Background Schizophrenia and bipolar disorder (BD) are among the top twenty causes of disability. Costs of treatment and to society are substantial. NICE guidelines recommend psychological/psychosocial interventions are considered in response to acute episodes/recovery promotion. This review aims to assess cost-effectiveness of psychological interventions, determine robustness of the current evidence base, and identify evidence gaps. The key research question is: which psychological interventions are cost-effective, compared to usual care/alternative interventions, in schizophrenia or BD?
Methods Electronic searches of PsycINFO, MEDLINE and Embase identified economic evaluations relating incremental cost to outcomes in an Incremental Cost-Effectiveness Ratio (ICER) published in English since 2000. Studies had to include: probability of cost-effectiveness at explicitly-defined thresholds; adults with schizophrenia/BD; any psychological intervention (e.g. psychological therapy, Improving Access to Psychological Therapies, integrated/collaborative care). Comparators could be routine practice, no intervention, or alternative psychological therapies. Searches were performed in August 2015 (updated January 2017). There were two screening stages with explicit inclusion criteria applied by 2 reviewers at each stage. Pre-specified data extraction/critical appraisal were performed. Results were summarised qualitatively. The review is registered on the PROSPERO database of systematic reviews.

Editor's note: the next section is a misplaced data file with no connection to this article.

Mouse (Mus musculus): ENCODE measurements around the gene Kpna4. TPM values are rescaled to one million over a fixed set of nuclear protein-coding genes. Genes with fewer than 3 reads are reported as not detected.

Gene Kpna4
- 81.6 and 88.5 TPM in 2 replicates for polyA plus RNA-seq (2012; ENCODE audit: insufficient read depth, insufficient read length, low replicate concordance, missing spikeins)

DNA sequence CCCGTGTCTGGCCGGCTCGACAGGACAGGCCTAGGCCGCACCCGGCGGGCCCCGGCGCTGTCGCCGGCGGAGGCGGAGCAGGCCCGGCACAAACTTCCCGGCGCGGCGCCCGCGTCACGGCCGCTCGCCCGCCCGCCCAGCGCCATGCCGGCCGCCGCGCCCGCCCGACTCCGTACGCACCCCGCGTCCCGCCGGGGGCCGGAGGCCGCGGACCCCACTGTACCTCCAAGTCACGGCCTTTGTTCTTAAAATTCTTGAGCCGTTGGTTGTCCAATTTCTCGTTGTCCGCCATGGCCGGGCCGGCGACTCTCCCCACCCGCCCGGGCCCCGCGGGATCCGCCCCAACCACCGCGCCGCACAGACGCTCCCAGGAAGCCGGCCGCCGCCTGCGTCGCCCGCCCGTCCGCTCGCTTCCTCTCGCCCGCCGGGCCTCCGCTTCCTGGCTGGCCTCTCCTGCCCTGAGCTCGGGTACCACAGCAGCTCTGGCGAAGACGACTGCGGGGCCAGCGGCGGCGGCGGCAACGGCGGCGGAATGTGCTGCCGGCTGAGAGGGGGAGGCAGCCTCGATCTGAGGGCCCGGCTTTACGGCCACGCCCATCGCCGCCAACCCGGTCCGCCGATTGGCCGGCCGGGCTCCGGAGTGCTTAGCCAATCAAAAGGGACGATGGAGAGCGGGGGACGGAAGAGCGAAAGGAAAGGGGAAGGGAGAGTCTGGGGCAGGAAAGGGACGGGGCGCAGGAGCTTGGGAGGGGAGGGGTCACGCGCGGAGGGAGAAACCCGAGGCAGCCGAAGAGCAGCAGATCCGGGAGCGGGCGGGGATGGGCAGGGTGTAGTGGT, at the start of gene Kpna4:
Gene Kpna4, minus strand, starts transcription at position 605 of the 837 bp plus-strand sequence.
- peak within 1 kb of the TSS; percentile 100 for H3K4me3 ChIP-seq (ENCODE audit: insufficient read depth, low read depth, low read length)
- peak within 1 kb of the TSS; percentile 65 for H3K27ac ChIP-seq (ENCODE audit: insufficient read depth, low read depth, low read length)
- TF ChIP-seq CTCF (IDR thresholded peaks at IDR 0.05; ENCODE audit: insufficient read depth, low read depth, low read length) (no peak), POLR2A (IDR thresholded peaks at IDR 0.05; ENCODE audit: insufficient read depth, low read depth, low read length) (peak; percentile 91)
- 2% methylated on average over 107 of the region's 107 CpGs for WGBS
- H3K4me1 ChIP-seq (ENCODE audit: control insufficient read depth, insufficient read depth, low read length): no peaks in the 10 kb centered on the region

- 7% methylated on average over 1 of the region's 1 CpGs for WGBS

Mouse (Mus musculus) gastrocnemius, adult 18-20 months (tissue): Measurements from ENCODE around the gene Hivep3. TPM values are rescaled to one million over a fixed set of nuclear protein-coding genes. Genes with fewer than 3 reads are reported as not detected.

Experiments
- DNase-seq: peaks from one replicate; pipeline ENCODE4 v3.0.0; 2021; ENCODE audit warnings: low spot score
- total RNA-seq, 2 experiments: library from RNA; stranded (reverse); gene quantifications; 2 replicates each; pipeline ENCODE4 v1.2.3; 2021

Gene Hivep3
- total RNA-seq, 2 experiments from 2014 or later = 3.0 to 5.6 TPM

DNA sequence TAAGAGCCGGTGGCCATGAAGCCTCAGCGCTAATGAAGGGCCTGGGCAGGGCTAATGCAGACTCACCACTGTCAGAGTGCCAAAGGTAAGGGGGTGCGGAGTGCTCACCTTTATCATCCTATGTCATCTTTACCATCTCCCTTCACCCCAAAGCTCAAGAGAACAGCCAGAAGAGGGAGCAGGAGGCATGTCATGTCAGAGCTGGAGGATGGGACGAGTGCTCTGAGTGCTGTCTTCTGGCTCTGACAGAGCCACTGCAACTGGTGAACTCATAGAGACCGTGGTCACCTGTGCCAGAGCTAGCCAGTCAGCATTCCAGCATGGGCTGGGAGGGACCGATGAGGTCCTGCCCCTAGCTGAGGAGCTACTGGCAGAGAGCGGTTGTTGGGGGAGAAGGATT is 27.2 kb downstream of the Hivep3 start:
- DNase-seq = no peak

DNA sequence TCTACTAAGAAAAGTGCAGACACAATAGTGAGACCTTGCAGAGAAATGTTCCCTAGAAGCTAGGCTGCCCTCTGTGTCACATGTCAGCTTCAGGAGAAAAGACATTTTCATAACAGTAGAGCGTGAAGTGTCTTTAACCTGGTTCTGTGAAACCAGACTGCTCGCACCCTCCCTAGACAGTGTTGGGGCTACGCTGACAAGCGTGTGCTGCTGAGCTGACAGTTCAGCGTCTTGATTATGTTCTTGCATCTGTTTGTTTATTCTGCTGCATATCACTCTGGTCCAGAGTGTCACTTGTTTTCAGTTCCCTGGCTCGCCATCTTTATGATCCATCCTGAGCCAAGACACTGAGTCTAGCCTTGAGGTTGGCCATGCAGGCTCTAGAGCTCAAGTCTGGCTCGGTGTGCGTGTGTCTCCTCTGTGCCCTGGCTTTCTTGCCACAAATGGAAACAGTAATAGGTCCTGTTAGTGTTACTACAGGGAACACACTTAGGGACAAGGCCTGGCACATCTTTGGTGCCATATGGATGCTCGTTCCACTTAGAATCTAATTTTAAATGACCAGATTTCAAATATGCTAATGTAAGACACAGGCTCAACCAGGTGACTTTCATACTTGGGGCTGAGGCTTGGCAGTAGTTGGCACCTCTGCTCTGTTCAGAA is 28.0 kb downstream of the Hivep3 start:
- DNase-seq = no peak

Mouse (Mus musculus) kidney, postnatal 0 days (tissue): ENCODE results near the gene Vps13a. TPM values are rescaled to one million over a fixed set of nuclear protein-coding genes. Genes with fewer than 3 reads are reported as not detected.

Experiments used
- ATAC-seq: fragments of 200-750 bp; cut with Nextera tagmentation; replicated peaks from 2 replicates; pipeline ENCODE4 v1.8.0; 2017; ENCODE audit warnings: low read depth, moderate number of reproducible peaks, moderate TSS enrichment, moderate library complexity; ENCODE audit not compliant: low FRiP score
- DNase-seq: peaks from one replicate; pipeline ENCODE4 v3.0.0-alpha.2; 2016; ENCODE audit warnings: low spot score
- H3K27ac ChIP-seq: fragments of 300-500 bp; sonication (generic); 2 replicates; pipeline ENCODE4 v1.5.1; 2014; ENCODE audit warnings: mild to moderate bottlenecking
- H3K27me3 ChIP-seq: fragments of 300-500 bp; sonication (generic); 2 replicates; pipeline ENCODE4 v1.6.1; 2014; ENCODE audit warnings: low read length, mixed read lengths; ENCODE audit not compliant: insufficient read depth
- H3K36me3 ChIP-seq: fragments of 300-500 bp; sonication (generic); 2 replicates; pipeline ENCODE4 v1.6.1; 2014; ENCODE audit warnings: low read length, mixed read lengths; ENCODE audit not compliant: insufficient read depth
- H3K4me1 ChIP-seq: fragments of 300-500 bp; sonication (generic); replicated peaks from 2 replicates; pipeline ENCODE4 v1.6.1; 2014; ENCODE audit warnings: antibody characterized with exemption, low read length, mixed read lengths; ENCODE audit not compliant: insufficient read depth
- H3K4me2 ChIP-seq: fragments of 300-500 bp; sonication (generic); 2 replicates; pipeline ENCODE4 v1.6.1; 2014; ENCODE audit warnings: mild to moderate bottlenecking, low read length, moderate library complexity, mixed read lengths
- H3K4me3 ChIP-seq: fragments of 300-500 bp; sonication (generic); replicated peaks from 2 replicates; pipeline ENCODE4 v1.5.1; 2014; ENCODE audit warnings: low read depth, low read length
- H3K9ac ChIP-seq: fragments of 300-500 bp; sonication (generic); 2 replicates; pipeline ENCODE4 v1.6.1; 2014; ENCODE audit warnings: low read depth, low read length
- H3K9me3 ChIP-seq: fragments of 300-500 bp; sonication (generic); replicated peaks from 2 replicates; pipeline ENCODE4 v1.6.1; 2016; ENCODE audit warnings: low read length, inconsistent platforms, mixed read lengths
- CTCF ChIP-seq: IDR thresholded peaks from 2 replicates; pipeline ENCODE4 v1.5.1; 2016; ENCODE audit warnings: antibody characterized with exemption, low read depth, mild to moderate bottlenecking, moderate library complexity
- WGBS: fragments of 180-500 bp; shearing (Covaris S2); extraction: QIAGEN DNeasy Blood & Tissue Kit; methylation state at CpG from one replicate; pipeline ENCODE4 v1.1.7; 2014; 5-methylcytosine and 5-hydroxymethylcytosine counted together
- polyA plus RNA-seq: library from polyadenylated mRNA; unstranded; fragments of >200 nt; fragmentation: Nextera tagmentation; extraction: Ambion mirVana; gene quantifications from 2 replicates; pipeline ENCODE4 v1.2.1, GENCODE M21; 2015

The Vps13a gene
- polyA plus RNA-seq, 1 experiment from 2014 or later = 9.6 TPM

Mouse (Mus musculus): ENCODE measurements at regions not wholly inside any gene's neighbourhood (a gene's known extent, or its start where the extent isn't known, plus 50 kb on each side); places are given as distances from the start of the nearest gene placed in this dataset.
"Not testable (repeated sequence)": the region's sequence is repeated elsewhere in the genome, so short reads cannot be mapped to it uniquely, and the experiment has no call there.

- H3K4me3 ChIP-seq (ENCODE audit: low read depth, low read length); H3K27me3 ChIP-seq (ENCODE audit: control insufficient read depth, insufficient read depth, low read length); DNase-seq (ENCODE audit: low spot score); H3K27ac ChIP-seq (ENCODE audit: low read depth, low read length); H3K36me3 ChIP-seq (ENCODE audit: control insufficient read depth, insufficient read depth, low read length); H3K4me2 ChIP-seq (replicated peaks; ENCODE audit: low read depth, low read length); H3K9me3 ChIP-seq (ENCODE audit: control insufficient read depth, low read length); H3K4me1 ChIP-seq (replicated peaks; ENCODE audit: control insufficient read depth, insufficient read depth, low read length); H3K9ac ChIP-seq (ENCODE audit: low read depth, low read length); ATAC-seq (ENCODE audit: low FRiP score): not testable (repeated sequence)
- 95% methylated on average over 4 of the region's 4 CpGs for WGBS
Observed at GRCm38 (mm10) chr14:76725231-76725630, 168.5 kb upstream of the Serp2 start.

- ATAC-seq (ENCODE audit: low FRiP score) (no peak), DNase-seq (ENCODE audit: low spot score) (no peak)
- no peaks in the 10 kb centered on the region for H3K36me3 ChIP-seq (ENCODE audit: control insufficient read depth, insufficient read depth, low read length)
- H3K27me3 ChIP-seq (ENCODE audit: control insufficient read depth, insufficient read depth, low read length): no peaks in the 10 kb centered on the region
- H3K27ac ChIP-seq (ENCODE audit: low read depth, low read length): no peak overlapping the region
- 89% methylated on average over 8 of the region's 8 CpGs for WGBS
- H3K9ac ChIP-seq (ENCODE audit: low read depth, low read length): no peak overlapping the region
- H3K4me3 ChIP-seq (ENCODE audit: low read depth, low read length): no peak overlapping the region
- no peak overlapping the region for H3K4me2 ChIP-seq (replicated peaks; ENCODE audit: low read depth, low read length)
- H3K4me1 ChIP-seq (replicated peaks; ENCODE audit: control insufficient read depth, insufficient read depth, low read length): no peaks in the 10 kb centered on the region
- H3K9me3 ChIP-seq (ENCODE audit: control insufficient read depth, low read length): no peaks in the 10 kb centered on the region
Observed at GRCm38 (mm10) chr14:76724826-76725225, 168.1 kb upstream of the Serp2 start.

Results Of 3785 studies identified, 11 were included. All were integrated clinical and economic randomised controlled trials. All used cost-effectiveness and/or cost-utility analysis. The commonest intervention was CBT (6/11 studies). Measures of health benefit included QALYs (5/11), QLS 1/11), PANSS (2/11), MANSA (1/11), GAF (3/11), days with normal functioning (1/11), a working memory subscale (1/11), full vocational recovery (1/11), days with a bipolar episode (1/11). Follow-up ranged from 6 months to 5 years. 6/11 studies used provider perspectives for the primary analysis; the remainder considered societal perspectives. Interventions were cost-effective in most identified studies (9/11): ICERs ranged from dominant (intervention is cost-saving AND more effective) to £18 844 per QALY; the probability of cost-effectiveness ranged from 50% to 99.5% at chosen thresholds. The two studies deemed not cost-effective involved art/body psychotherapy and noted significant uncertainty in the data as a limitation. All studies had limitations, including missing data, sample sizes and challenges controlling for other medications/treatments received outside the trial intervention.
Conclusion Although recommended in clinical guidelines, there was limited evidence about the cost-effectiveness of psychological therapy for schizophrenia/BD. Most included studies concluded psychological interventions for schizophrenia/BD are cost-effective. However policy implications are unclear due to methodological limitations and heterogeneity in populations and settings between studies. The review had some limitations including potential for English-language bias and limited time-horizon.
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